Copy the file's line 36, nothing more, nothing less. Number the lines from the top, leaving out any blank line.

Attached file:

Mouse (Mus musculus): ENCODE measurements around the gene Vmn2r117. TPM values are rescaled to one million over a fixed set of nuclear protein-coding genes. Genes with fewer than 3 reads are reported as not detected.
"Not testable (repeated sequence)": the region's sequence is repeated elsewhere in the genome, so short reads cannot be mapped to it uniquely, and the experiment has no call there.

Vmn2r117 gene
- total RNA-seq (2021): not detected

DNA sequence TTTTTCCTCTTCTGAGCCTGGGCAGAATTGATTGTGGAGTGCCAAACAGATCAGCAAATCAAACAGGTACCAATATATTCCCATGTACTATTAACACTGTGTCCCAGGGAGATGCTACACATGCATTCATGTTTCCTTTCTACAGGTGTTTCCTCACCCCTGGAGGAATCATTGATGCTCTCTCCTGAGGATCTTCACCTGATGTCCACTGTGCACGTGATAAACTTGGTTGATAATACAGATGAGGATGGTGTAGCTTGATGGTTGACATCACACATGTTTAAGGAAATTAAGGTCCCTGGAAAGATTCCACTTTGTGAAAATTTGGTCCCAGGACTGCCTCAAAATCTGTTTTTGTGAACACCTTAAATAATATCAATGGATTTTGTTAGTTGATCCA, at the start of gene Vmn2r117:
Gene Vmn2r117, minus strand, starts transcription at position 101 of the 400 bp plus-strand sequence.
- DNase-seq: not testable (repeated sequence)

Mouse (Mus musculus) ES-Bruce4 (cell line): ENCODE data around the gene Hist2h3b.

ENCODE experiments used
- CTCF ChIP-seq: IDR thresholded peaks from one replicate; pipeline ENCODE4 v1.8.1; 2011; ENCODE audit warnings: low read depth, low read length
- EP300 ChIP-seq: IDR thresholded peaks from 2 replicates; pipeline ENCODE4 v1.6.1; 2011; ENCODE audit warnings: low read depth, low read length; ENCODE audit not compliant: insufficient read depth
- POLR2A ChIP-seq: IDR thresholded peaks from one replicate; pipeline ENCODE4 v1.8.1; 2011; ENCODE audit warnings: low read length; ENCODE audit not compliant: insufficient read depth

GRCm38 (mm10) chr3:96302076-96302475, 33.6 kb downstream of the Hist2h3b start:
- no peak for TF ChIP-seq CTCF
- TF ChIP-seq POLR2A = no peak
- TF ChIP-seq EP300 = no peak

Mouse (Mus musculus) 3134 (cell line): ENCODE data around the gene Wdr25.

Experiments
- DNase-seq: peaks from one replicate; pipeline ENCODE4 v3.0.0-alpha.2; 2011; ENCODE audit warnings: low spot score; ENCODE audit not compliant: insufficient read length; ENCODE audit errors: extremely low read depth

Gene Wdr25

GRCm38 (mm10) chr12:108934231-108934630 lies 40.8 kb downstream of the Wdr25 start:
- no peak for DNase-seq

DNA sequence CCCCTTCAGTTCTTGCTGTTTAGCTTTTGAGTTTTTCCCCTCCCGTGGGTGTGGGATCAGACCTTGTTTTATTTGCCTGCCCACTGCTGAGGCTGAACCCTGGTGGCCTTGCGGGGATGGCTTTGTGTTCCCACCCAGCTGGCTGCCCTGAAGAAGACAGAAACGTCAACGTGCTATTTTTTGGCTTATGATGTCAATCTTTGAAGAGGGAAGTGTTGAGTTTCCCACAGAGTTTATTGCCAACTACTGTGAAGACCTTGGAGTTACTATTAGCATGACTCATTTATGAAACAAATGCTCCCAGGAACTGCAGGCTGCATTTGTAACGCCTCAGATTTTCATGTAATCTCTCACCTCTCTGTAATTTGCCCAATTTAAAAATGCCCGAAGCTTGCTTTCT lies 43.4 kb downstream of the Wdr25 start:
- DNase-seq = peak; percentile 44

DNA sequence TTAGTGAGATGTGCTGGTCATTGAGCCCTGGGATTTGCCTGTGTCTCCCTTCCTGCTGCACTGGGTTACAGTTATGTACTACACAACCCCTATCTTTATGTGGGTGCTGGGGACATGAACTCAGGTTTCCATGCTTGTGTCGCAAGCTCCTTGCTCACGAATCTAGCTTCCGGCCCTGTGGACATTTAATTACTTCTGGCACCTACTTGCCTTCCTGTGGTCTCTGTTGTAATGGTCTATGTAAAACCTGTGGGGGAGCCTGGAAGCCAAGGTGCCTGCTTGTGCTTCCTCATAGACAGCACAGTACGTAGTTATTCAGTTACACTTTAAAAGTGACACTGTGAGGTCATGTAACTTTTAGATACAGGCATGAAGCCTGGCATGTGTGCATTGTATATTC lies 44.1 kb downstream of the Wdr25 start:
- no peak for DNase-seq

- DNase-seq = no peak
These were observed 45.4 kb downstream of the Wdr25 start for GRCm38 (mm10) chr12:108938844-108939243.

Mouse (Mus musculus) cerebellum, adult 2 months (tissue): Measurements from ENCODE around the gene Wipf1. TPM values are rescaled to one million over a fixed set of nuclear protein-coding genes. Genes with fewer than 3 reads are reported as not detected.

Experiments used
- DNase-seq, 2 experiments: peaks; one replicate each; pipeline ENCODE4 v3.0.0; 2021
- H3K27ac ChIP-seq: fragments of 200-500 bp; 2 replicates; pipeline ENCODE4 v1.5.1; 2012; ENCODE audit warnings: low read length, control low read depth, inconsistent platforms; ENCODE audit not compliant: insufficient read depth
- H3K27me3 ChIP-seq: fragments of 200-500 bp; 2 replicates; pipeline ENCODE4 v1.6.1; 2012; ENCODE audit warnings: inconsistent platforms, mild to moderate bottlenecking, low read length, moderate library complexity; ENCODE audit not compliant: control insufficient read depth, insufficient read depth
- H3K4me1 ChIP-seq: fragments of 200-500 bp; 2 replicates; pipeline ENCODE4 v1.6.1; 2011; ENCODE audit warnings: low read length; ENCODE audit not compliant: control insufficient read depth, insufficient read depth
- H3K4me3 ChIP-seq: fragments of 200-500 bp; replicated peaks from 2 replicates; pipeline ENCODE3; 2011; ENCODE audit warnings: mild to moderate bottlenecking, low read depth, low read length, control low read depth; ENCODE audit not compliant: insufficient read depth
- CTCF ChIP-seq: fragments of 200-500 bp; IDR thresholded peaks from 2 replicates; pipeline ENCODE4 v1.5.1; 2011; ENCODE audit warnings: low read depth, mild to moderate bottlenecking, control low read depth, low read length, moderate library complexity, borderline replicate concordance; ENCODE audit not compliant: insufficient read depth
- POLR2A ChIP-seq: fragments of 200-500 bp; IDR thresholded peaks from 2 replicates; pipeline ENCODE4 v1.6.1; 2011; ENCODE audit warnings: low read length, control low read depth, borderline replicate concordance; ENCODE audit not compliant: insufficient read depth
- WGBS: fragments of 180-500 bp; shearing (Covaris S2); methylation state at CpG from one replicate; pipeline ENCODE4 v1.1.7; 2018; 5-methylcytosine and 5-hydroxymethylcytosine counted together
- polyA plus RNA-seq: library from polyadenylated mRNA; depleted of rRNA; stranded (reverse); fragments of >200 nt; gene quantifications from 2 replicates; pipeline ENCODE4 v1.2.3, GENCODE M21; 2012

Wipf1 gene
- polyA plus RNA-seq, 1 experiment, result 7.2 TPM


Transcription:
- CTCF ChIP-seq: fragments of 200-500 bp; IDR thresholded peaks from 2 replicates; pipeline ENCODE4 v1.5.1; 2011; ENCODE audit warnings: low read depth, mild to moderate bottlenecking, control low read depth, low read length, moderate library complexity, borderline replicate concordance; ENCODE audit not compliant: insufficient read depth